Credit Reporting, Deposits, Payments

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Q: I recently read an article about some changes to credit reporting and that the credit reports I receive to screen my prospective residents might not be telling me the whole story. What’s up with that?

A:
Yes, that is correct. As of July 1, 2017, Equifax, Experian and TransUnion, the big three credit reporting agencies, stopped including tax liens, most civil debts and judgments when providing credit reports. Civil debts, court judgments and tax liens will not be reported unless those obligations include the consumers’ names and addresses, as well as Social Security Numbers and/or dates of birth. The trouble is, the courts will not allow Social Security Numbers or other “unique personal identifying information” to be placed on any court document. Actually, the court will sanction (penalize) a party who inadvertently includes a Social Security Number on a filed document. Damned if you do, damned if you don’t.

The change is part of the National Consumer Assistance Plan, and is intended by the reporting agencies to “ensure the data they maintain on their consumer files is accurate and current, to best serve consumers and the needs of their business and government customers.” Not surprisingly, credit scores have risen. The impact to housing providers is obvious: it will be even more difficult to properly screen a prospective applicant. It is almost impossible to make good business decisions without good data. Remember, credit reports are merely tools, as are eviction reports. They certainly are not perfect, and getting less so now; however, they are still tools to be used. Just be aware of the glaring weaknesses inherent in these reports.

Q: Just closed escrow on a ten-unit building in Southern California. Nice area, nice tenants, everybody is current, no rent control—life’s good. Going through the tenancy documents, I noticed that all the tenants are month-to-month tenancies, close to market rents but the security deposit on file is only $300 per unit. I’m thinking of serving a Change In Terms of Tenancy bringing all of the security deposits up to the equivalent of one month’s rent. What do you think? Can I do that? Is that a good policy?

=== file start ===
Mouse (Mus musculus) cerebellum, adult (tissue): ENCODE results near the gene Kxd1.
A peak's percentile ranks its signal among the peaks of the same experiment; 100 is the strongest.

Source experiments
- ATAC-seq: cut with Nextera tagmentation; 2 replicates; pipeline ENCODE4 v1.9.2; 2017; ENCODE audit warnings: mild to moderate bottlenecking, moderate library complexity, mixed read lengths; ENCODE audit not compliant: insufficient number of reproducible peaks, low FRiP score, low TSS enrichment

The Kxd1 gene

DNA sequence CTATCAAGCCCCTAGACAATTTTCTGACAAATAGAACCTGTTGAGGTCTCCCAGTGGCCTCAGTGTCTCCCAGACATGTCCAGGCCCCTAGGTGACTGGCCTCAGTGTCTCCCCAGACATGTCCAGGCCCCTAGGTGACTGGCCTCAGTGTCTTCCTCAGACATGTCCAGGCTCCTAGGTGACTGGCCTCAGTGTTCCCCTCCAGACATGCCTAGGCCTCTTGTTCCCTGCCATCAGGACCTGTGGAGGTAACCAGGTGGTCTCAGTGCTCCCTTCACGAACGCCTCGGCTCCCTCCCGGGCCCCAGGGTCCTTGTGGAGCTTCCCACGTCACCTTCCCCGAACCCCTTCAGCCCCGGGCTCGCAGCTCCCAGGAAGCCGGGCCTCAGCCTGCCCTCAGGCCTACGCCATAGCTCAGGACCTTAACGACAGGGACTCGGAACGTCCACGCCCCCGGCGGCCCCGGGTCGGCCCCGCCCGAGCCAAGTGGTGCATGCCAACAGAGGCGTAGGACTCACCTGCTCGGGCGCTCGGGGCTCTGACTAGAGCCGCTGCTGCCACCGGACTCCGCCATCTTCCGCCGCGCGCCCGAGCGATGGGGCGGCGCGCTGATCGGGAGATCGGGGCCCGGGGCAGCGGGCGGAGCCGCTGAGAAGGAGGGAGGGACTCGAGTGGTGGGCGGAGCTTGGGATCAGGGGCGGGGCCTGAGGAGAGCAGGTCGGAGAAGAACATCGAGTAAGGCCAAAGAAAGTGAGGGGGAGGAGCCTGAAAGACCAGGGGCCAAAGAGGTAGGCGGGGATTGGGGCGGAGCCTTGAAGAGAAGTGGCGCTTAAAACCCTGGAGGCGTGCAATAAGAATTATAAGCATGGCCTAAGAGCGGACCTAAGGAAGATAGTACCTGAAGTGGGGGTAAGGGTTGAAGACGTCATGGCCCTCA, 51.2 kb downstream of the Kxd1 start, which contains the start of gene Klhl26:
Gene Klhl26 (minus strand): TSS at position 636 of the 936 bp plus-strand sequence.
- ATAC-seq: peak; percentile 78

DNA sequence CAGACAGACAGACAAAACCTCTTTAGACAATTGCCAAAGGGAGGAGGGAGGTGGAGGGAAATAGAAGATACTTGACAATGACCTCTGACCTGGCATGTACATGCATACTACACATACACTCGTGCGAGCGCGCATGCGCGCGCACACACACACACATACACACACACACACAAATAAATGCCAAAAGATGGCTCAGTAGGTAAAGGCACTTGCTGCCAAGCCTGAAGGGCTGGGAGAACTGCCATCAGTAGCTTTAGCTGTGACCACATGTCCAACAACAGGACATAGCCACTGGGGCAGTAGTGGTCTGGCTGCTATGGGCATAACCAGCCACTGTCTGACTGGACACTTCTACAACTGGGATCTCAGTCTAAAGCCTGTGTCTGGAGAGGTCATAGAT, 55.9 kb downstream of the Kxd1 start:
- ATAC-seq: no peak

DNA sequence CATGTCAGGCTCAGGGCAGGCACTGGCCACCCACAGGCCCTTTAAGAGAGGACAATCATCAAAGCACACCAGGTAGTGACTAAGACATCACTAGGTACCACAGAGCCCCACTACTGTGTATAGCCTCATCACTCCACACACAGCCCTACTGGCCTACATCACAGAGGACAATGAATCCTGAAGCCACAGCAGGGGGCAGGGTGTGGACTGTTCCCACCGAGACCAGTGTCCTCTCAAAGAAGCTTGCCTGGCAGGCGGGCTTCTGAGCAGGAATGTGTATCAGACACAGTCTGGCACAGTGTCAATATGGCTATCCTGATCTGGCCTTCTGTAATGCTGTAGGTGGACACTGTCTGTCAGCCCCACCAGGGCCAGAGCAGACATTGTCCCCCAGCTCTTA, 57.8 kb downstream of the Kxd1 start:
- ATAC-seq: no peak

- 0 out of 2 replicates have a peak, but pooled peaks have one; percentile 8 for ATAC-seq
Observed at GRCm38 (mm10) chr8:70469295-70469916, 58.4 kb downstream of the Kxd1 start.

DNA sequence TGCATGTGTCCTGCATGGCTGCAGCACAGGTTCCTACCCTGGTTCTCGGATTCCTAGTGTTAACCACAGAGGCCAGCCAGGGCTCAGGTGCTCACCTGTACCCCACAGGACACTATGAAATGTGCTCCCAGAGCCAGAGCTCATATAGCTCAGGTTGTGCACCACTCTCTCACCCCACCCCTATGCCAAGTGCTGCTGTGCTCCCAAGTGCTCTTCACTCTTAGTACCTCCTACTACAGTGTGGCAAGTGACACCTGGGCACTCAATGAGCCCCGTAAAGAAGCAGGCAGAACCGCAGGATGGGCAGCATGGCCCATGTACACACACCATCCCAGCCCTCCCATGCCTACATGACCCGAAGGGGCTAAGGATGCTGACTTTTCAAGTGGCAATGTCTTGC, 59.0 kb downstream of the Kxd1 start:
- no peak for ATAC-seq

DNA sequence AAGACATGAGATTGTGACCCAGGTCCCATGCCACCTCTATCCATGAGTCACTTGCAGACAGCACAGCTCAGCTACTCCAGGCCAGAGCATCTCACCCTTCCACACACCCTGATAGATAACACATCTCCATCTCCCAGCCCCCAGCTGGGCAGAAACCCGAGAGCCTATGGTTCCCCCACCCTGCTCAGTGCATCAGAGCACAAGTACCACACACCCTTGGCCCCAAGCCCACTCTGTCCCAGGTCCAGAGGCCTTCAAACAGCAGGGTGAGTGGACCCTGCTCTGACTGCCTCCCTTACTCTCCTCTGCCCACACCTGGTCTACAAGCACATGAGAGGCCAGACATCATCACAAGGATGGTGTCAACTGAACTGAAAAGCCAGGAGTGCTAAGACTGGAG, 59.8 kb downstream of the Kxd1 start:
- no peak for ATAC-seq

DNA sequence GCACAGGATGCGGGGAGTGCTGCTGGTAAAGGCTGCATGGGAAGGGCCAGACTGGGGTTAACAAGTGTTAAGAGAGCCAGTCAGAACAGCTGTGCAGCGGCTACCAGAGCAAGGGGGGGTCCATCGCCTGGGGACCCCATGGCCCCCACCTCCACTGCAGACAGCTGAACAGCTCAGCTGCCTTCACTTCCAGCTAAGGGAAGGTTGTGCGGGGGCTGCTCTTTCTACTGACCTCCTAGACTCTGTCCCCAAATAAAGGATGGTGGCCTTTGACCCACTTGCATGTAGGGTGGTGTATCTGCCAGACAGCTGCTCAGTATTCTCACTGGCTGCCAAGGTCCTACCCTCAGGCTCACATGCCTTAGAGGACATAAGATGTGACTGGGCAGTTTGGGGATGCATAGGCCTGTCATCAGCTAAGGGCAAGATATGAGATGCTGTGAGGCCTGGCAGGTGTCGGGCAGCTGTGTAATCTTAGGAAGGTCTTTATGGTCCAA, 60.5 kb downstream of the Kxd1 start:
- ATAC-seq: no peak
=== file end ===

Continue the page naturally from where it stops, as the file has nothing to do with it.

A:
The short answer is yes you can do that; you can change the terms of tenancy and require that each tenant pay the equivalent of one month’s rent as the security deposit. The better answer is rather than raising the security deposits, it is better to implement a small rent increase of say $50 or so per month. Security deposits are simply held by you for the benefit of the tenant, they are not yours to keep. The increased rent is yours to keep. Many tenants would prefer to pay an additional $50 or so in increased rent rather than having to come up with an additional $900 or so in additional security deposit. Many tenants might simply move when asked to pay an additional $900 or so within a month’s time.

Remember, rent and security deposits held are inversely proportionate. If your rents are below market, tenants are generally willing to pay a bit more than market as a security deposit to secure the rental. The converse is true as well, if your security deposits are lower than market, tenants are generally willing to pay a bit more than market rent to maintain the rental.

Q: Most of my residents pay on time and their checks are honored by their banks. Lately, it seems that I’ve been getting many checks from small banks, even some internet banks with no real offices, many I’ve never even heard of. I recently had one returned insufficient funds over three weeks after the check was deposited! Do I have to accept these types of checks? Should I require that all my tenants pay by cash or cashier’s check? What about direct deposit?

A:
You can control the method of payment and the types of payment instruments that you will accept. If your tenancies are month-to-month, you may change the terms of the tenancy agreement to establish different payment methods or to require payment by certified funds. Service of a 30-day Notice of Change of Terms will suffice. It is generally not a good business practice to accept cash as payment for rent due to the increased risk of robbery, theft or other criminal conduct. Many owners allow residents to make direct deposits or transfers to the owner’s bank account. There are many benefits to this arrangement, but many drawbacks as well. If you do allow the resident to make direct deposits, then establish an account separate from your personal general account and establish clear guidelines instructing the resident when and how to make deposits.

Suggested guidelines would state that you will not accept a partial payment without prior consent; that the resident is not authorized to make a direct deposit after service of a three-day notice to pay rent or quit or a notice of breach of a covenant of the lease, or for any period of time after expiration of a notice of termination of tenancy. Once your payment terms are established, stick to them and require the residents do the same.

This article is presented in a general nature to address typical landlord tenant legal issues. Specific inquiries regarding a particular situation should be addressed to your attorney. The Duringer Law Group, PLC, one of the largest and most experienced landlord tenant law firms, and has collected over $155,000,000.00 in debt since 1988. The firm may be reached at 714.279.1100, toll free at 800.829.6994 or 877.387.4643. Please visit www.DuringerLaw.com for more information and to sign up for our periodic newsletter.